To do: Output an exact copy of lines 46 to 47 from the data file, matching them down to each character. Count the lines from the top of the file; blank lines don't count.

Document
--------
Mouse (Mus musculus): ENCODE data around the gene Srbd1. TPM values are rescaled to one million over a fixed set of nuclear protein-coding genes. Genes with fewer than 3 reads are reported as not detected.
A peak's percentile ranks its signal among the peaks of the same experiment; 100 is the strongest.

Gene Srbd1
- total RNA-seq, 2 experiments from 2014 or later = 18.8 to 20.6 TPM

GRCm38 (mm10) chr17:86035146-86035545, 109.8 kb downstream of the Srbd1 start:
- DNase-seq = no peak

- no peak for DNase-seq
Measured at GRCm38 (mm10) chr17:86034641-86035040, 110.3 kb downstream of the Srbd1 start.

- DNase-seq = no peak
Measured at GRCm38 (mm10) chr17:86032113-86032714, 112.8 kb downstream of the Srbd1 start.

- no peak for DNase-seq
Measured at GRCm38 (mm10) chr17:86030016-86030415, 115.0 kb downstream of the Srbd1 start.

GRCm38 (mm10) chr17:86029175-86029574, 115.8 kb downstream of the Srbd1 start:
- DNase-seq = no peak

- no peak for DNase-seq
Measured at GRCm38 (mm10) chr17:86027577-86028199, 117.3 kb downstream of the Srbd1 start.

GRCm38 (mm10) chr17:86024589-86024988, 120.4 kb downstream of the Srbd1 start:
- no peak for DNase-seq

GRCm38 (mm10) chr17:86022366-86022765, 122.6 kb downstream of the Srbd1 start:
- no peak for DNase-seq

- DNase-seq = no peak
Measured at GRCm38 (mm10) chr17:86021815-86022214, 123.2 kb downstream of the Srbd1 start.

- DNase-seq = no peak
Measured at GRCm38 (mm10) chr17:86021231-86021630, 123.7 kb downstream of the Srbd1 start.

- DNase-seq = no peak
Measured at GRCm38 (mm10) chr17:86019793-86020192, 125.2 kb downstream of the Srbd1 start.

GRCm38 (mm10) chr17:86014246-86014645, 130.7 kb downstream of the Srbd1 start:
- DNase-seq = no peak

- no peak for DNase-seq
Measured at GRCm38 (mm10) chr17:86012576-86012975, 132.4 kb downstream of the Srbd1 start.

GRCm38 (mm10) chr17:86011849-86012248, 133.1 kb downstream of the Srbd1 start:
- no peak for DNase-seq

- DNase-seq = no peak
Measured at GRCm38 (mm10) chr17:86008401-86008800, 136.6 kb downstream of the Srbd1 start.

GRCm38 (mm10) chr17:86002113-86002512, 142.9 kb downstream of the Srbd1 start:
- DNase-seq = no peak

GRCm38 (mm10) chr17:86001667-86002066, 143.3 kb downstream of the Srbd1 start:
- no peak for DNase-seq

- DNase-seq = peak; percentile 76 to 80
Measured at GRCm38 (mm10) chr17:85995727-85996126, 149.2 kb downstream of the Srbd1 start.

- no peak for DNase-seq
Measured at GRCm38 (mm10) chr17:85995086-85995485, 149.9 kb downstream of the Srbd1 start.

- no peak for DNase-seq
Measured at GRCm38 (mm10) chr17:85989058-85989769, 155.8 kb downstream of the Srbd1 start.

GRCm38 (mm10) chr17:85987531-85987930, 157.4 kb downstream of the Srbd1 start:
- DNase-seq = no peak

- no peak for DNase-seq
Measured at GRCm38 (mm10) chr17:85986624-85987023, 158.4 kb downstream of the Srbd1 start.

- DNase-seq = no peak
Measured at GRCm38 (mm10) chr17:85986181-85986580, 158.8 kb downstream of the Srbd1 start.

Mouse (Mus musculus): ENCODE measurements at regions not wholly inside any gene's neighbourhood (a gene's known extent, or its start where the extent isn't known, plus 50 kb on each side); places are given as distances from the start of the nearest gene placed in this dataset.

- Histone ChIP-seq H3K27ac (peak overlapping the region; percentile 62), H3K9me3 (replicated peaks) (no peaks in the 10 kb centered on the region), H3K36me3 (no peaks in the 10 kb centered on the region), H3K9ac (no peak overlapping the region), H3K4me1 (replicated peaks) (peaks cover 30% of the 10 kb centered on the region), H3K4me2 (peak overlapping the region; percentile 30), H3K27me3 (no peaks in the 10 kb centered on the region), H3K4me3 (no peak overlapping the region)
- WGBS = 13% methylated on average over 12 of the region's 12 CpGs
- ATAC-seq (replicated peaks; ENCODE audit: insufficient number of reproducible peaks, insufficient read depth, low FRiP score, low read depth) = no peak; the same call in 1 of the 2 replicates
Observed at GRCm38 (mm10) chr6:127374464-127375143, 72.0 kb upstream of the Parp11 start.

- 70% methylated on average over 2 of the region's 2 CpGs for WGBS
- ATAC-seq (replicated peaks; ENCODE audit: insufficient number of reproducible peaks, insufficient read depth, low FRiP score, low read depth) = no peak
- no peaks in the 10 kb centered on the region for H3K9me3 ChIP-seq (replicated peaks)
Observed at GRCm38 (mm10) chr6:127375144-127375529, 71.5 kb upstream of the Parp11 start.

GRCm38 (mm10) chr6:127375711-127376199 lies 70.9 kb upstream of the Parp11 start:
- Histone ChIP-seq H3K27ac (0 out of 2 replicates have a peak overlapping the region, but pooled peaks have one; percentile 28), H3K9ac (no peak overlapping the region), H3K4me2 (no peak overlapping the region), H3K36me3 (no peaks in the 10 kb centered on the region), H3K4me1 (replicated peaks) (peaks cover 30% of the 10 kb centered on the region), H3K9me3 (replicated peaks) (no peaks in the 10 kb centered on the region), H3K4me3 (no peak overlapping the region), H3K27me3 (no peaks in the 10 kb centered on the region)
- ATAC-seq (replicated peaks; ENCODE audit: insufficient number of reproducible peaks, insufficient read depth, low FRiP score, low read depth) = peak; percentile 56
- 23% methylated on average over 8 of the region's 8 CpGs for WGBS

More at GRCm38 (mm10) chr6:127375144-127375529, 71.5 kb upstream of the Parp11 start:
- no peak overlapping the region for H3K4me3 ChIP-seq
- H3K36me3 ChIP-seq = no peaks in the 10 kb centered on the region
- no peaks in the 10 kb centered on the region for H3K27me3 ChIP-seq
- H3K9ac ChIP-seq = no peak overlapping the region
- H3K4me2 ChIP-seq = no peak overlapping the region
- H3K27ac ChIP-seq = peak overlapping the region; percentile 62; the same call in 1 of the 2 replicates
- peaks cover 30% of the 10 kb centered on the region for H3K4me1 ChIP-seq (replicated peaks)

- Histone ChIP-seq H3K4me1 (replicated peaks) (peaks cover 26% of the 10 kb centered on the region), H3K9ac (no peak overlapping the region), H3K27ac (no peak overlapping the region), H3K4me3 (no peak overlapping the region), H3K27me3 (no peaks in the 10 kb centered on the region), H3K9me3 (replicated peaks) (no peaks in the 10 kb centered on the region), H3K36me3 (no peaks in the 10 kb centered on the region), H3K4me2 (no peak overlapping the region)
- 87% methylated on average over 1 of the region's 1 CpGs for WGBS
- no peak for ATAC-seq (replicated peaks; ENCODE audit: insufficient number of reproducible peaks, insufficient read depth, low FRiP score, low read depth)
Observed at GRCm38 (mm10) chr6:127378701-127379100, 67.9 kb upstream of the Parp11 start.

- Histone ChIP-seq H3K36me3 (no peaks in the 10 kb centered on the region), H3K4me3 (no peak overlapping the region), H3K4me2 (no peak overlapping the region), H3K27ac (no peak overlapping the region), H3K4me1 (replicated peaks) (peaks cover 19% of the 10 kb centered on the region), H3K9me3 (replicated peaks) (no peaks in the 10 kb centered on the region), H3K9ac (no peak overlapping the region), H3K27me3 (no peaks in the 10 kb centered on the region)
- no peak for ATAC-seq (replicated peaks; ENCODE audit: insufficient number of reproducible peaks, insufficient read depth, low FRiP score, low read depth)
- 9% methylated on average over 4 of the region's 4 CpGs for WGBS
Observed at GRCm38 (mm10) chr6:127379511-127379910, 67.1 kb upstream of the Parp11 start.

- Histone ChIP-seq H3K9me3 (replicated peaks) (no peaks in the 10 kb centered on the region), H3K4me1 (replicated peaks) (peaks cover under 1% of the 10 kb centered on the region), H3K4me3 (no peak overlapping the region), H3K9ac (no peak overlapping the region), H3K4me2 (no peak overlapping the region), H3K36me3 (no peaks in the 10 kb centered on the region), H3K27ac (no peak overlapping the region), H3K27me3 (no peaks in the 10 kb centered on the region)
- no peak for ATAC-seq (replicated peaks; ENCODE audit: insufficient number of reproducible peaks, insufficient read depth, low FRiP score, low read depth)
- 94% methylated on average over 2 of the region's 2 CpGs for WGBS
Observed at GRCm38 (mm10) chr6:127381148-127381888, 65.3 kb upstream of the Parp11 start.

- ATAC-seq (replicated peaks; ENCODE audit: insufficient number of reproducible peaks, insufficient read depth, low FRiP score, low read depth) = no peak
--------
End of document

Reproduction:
- DNase-seq = no peak

- no peak for DNase-seq